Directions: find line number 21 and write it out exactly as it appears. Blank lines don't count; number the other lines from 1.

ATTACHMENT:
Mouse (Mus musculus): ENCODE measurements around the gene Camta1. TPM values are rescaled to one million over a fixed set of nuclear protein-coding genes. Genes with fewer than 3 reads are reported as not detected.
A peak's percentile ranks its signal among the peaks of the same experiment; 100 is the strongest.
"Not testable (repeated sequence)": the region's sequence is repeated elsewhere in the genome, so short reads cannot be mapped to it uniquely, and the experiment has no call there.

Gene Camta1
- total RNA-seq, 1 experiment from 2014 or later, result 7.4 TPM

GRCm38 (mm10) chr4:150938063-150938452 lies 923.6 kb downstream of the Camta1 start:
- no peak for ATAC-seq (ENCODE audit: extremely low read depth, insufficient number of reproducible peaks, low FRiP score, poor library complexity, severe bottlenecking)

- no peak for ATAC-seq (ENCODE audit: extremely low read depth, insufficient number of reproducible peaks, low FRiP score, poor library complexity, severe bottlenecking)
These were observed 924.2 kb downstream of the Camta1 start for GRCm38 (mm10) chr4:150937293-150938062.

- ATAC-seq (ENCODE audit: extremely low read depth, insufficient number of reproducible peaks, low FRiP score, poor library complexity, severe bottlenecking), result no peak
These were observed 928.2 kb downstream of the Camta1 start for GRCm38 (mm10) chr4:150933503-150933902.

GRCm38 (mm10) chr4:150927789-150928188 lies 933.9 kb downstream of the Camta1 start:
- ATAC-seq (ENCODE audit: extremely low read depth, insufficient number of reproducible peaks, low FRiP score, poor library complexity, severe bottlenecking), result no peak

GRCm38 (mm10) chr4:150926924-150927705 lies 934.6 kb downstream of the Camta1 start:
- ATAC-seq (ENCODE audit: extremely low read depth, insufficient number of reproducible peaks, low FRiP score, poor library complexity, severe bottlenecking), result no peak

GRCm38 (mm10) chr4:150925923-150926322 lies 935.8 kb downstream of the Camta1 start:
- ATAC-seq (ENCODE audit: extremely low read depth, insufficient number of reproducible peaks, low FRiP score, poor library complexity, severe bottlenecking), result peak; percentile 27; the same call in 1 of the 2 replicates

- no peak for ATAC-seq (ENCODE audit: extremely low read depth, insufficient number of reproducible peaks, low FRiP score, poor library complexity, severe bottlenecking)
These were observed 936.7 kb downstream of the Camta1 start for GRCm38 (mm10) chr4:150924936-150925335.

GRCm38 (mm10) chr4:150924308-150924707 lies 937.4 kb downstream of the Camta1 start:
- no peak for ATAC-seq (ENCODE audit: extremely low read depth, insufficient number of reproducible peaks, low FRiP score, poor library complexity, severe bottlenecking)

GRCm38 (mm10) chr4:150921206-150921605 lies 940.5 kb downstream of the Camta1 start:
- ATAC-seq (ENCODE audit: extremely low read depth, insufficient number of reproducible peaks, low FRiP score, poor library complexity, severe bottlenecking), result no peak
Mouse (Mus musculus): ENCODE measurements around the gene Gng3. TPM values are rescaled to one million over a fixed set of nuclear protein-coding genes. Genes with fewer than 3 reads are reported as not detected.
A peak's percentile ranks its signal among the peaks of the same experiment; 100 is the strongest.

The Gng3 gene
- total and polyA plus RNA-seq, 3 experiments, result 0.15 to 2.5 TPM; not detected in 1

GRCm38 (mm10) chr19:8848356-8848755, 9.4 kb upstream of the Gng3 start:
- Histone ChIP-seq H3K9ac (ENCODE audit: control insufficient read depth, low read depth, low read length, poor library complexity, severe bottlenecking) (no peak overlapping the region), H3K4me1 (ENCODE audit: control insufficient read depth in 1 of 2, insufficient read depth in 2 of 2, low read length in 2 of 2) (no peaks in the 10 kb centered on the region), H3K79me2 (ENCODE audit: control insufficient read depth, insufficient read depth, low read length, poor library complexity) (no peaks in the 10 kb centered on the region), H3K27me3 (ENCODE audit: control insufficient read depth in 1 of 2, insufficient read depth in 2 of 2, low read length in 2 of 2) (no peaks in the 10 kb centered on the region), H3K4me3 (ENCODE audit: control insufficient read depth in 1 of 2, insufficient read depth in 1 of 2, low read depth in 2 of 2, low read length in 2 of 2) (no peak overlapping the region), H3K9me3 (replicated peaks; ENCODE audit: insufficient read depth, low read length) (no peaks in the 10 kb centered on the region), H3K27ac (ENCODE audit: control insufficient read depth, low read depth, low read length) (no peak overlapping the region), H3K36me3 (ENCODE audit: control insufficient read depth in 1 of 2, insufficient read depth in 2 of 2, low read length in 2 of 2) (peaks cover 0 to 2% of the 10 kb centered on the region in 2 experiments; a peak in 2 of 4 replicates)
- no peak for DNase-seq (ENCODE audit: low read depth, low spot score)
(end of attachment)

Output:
- no peak for ATAC-seq (ENCODE audit: extremely low read depth, insufficient number of reproducible peaks, low FRiP score, poor library complexity, severe bottlenecking)